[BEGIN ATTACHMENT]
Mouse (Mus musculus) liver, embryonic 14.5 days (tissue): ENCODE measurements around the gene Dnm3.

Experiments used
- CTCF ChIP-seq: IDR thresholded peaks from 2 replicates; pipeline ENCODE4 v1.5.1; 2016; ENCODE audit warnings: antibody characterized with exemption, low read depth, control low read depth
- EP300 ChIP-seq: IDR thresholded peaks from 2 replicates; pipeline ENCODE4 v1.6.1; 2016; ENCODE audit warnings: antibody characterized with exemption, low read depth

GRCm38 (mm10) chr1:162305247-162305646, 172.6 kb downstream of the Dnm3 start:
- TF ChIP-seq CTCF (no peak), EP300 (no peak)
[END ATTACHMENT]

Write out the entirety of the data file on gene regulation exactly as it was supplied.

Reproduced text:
Mouse (Mus musculus) liver, embryonic 14.5 days (tissue): ENCODE measurements around the gene Dnm3.

Experiments used
- CTCF ChIP-seq: IDR thresholded peaks from 2 replicates; pipeline ENCODE4 v1.5.1; 2016; ENCODE audit warnings: antibody characterized with exemption, low read depth, control low read depth
- EP300 ChIP-seq: IDR thresholded peaks from 2 replicates; pipeline ENCODE4 v1.6.1; 2016; ENCODE audit warnings: antibody characterized with exemption, low read depth

GRCm38 (mm10) chr1:162305247-162305646, 172.6 kb downstream of the Dnm3 start:
- TF ChIP-seq CTCF (no peak), EP300 (no peak)